To steer the crucial phases of integration and development of human resources, Pirelli applies an extensive policy system both at Group and Sector/foreign affiliate company level.
Salary Review policies are applied locally by individual countries except for procedures involving Group Executives and key resources involved in international mobility schemes, as these categories are centrally coordinated by the Group Parent Company according to a common rationale and respecting the requirements of an international Management team. In 2007, the use of the Development Centre coordinated by the Group Parent Company and focused on objectively assessing the potential of individual candidates for the assignment process of new executives became firmly established.
This is also closely linked to the policies relating to performance assessment and improvement. In 2007, a new tool was launched at Group level, aimed at increasing the transparency of supervisor - worker relations and to further clarify the targets and roles of the company staff. The new system, available on-line in many countries, involves all the Group’s staff, cadres and executives.
All executives and 60% of cadres take part in the Group annual incentive scheme (MBO – Management by Objectives), which sets clear Group/Business/Country and individual economic-financial targets, and pays out bonuses varying according to assessment and the extent to which these targets are achieved. This process, which is managed centrally according to a common set of rules for the whole Group, is accompanied by other schemes implemented by the individual Affiliates.
The “International Mobility Policy”, of considerable strategic value in the development of leadership within the Business, deserves special attention. Over the past ten years, an average of around 250 people, including executives, cadres and staff of various nationalities and cultures, have yearly compared notes, developed professional skills and exploited new managerial opportunities, thus contributing to building a truly international Group.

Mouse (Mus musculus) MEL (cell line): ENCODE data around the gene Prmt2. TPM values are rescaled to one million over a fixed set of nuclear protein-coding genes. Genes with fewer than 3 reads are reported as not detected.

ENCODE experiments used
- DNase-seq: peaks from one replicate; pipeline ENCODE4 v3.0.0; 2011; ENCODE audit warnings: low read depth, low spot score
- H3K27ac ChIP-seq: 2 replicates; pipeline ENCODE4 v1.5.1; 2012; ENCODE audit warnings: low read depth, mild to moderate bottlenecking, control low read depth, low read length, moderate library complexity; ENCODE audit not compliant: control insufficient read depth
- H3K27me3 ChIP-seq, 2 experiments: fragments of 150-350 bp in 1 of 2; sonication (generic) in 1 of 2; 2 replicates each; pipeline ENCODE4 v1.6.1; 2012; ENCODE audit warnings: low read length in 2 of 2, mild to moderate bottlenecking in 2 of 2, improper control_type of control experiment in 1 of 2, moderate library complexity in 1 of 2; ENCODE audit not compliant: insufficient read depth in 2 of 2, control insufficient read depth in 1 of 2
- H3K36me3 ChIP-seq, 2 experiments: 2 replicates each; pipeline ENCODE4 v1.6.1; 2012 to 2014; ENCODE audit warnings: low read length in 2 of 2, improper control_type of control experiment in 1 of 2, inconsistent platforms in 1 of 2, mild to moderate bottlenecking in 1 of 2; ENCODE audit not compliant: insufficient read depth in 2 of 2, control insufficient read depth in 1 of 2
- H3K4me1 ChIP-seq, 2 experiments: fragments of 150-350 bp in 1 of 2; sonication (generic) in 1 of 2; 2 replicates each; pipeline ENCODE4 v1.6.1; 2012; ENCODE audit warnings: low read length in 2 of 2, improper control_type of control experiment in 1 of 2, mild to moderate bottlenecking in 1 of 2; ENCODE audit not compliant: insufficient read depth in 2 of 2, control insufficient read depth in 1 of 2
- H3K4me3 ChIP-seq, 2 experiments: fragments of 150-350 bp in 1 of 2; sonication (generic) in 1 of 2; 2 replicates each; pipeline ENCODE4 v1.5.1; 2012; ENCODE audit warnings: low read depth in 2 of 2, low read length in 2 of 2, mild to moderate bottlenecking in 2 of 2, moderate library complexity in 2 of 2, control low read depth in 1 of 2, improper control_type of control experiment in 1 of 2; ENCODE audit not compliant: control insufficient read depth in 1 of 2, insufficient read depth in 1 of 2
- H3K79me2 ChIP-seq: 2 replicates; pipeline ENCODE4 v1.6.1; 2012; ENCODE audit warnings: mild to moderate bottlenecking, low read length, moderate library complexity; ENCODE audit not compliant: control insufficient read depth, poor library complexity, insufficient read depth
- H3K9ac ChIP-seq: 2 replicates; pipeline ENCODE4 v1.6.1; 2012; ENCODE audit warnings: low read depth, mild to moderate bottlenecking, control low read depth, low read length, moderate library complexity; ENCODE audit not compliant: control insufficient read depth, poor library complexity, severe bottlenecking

Many aspects of the global labour market have demanded a more flexible approach to the international framework that can readily meet both the requirements of the organisation and its individuals. The current Policy provides flexible responses to requests/demands that were once perceived as an obstacle to international mobility, i.e. dual careers (considering the partner’s work-related/personal needs), family requirements, different schooling systems, etc.
Also worth noting is the emergence of the phenomenon of short-term assignments (involving a short term stay abroad of less than six months) as a tool to provide qualified technical support and know-how to affiliates in the start-up phase (6% of the total number of personnel transferred abroad in 2007, set to increase to 10% in 2008).
Lastly, international mobility, perceived as a real development opportunity, is also an instrument of support for the Group’s Equal Opportunities project. At the close of 2007, the percentage of women out of the total number of personnel transferred abroad was around 15% (in line with 2006). A figure that, also thanks to the greater flexibility being adopted, should increase in the coming years.